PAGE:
Know Cancer

forgot password

The Effect of Intramyocardial Injection of Mesenchymal Precursor Cells on Myocardial Function in LVAD Bridge to Transplant Patients

Phase 2
18 Years
Not Enrolling
Heart Failure

Thank you

Trial Information

The Effect of Intramyocardial Injection of Mesenchymal Precursor Cells on Myocardial Function in LVAD Bridge to Transplant Patients

Congestive heart failure is a major health problem and recent estimates indicate that
end-stage heart failure with a 2-year mortality rate of 70-80% affects over 60,000 people in
the United States each year. For these patients, treatment options are extremely limited.
Less than 3,000 heart transplants are available each year because of the severely limited
supply of donor hearts. Implantable LVADs, routinely used to support heart transplantation
patients who decompensate awaiting a donor heart, were approved by the Food and Drug
Administration (FDA) in 2002 for long-term support when heart transplantation is not an
option. Few patients, however, achieve sufficient recovery to warrant LVAD explantation and
those who do must still contend with ventricular dysfunction. MPCs are normally present in
human bone marrow and have been shown to increase the development of blood vessels and new
heart muscle cells. The purpose of this study is to determine the safety of injecting MPCs
into the heart during LVAD implantation surgery. In addition, this study will examine
whether injecting MPCs into the heart is effective at improving heart function.

This study will enroll people who are on the waiting list to receive a donor heart and who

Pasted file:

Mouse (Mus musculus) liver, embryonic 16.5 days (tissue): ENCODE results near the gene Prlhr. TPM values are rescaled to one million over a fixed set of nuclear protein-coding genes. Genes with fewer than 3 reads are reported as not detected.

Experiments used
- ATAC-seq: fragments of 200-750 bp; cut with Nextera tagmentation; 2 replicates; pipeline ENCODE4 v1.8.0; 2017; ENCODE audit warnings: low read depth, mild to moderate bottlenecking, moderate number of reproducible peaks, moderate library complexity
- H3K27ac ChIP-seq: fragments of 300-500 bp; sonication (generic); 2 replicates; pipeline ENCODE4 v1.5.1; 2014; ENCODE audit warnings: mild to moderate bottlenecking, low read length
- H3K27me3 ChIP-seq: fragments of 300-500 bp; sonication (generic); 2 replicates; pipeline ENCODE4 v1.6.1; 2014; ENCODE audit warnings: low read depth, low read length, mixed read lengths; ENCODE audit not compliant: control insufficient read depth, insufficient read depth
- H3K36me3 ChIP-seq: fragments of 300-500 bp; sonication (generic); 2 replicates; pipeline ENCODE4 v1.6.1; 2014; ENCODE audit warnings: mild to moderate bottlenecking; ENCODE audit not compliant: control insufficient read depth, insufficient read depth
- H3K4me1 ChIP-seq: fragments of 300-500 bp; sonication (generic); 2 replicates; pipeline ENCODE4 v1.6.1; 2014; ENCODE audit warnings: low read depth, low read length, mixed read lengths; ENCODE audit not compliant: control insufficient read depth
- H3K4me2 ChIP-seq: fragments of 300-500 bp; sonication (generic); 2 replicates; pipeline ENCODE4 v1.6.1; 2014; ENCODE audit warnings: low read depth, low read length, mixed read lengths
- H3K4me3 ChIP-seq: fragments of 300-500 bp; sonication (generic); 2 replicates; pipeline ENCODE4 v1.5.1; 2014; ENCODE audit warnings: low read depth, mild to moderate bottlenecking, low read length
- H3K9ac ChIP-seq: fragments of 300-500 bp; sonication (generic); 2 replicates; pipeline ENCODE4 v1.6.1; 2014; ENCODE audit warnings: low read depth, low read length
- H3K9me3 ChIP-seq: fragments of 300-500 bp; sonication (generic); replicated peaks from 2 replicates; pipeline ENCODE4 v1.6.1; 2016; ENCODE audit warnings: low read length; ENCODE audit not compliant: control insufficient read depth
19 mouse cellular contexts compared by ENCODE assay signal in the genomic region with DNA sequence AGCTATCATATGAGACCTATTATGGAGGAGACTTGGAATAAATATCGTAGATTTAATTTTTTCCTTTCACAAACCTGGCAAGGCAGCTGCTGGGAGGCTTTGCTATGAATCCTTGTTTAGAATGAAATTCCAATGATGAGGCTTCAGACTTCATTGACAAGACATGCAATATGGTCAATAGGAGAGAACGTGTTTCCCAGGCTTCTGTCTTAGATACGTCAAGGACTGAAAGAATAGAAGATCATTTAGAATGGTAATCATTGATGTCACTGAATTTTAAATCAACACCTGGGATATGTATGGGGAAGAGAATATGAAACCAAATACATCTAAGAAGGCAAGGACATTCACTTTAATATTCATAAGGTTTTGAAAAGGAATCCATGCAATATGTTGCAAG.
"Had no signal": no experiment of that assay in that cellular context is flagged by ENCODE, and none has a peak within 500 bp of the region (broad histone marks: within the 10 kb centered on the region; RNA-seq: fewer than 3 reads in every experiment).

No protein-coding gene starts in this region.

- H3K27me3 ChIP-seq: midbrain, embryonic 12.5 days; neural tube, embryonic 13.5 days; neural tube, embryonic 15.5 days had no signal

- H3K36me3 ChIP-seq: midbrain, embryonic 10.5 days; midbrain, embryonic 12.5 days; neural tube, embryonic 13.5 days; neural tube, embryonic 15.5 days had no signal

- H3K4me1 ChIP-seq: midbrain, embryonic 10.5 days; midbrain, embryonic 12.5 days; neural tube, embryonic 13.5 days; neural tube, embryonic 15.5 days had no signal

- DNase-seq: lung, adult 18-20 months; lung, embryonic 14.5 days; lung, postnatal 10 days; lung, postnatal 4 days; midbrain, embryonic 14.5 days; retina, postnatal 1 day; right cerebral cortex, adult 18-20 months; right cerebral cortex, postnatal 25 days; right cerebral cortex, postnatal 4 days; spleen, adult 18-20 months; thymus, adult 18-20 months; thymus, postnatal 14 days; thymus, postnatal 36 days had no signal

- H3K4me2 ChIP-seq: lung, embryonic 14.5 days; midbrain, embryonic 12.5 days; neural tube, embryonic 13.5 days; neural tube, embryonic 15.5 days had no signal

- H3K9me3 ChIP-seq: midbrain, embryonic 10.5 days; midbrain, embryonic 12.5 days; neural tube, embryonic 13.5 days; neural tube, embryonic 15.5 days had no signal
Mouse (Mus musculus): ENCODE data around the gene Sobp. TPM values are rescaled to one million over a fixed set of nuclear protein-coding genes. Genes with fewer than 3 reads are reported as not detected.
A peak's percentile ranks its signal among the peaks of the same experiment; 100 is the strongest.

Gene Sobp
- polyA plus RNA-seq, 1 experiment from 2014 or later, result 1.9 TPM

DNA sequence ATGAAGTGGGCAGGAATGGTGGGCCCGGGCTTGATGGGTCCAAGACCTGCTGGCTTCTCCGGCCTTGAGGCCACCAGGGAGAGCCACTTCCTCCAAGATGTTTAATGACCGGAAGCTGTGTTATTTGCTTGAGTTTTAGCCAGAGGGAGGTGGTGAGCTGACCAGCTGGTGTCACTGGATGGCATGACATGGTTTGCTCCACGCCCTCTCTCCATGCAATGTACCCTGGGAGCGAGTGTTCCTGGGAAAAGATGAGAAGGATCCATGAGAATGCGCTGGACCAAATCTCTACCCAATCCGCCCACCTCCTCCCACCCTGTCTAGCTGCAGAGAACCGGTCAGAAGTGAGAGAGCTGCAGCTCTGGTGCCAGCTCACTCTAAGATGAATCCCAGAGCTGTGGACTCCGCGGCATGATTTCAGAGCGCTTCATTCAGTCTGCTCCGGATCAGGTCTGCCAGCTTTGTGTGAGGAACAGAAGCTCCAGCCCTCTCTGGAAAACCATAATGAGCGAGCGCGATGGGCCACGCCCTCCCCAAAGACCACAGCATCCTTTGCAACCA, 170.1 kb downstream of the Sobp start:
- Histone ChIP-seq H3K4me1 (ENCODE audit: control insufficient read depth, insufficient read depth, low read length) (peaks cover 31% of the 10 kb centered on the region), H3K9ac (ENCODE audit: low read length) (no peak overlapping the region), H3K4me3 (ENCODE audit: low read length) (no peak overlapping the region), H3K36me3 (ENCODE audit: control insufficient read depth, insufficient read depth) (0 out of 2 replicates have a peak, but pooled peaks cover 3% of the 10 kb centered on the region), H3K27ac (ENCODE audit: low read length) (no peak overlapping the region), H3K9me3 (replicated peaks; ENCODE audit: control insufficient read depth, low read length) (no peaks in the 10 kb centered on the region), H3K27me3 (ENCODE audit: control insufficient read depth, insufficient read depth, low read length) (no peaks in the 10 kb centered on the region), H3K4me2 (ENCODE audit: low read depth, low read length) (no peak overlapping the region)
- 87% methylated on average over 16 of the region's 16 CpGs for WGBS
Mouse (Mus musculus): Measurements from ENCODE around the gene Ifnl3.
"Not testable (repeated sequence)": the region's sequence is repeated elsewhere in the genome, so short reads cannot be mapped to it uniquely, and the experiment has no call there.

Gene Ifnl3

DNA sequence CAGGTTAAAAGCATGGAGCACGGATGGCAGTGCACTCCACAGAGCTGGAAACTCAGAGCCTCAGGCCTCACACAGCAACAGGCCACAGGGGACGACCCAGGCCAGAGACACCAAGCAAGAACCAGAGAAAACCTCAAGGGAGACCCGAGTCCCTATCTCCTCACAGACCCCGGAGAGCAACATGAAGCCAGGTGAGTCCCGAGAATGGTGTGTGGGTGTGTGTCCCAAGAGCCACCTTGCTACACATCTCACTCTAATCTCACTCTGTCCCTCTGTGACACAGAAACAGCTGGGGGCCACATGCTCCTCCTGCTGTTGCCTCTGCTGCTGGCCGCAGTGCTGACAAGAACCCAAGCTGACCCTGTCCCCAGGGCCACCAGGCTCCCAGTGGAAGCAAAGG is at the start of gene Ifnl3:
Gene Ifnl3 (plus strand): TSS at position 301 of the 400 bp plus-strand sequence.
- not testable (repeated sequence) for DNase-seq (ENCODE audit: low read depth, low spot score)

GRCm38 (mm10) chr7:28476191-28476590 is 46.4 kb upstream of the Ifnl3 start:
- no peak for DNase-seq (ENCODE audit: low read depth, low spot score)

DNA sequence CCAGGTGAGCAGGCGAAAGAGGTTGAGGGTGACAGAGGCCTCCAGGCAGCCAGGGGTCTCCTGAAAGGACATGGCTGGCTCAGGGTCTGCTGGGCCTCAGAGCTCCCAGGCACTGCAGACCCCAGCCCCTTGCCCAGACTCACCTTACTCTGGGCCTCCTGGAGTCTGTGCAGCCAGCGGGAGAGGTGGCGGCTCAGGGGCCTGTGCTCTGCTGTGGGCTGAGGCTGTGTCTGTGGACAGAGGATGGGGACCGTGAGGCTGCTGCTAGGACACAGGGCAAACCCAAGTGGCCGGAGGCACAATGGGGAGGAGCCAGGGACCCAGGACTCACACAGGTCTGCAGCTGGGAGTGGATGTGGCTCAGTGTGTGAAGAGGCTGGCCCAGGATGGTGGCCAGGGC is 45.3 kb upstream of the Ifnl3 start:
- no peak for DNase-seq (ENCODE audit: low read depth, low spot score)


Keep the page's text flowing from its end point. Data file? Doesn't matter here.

are undergoing LVAD implantation surgery. Before the surgery, participants will be randomly
assigned to one of two groups. One group of participants will have MPCs injected into their
heart during LVAD surgery and the other group of participants will have a control solution
(placebo) injected into their heart during the surgery. A portion of heart muscle removed
during the surgery will be analyzed. Participants will be monitored by study researchers and
blood samples will be collected 12 hours after the LVAD surgery and at 1, 7, 21, 60, and 90
days after the surgery. After that, a medical history review, physical examination, and
blood collection will occur every 60 days until a heart transplant occurs or until 12 months
after the LVAD implantation, whichever comes first. Heart function testing, which will
include an echocardiogram, neuronal function testing, and a 6-minute walk test, will occur
60 and 90 days after the LVAD implantation, and every 2 months thereafter until a heart
transplant occurs or until 12 months after the LVAD implantation, whichever comes first.

Inclusion Criteria:

- Signed informed consent, release of medical information, and Health Insurance
Portability and Accountability Act (HIPAA) documents

- Age 18 years or older

- If the participant or partner is of childbearing potential, he or she must be willing
to use adequate contraception (hormonal or barrier method or abstinence) from the
time of screening and for a period of at least 16 weeks after LVAD implantation

- Female participants of childbearing potential must have a negative serum pregnancy
test at screening

- Admitted to the clinical center at the time of study entry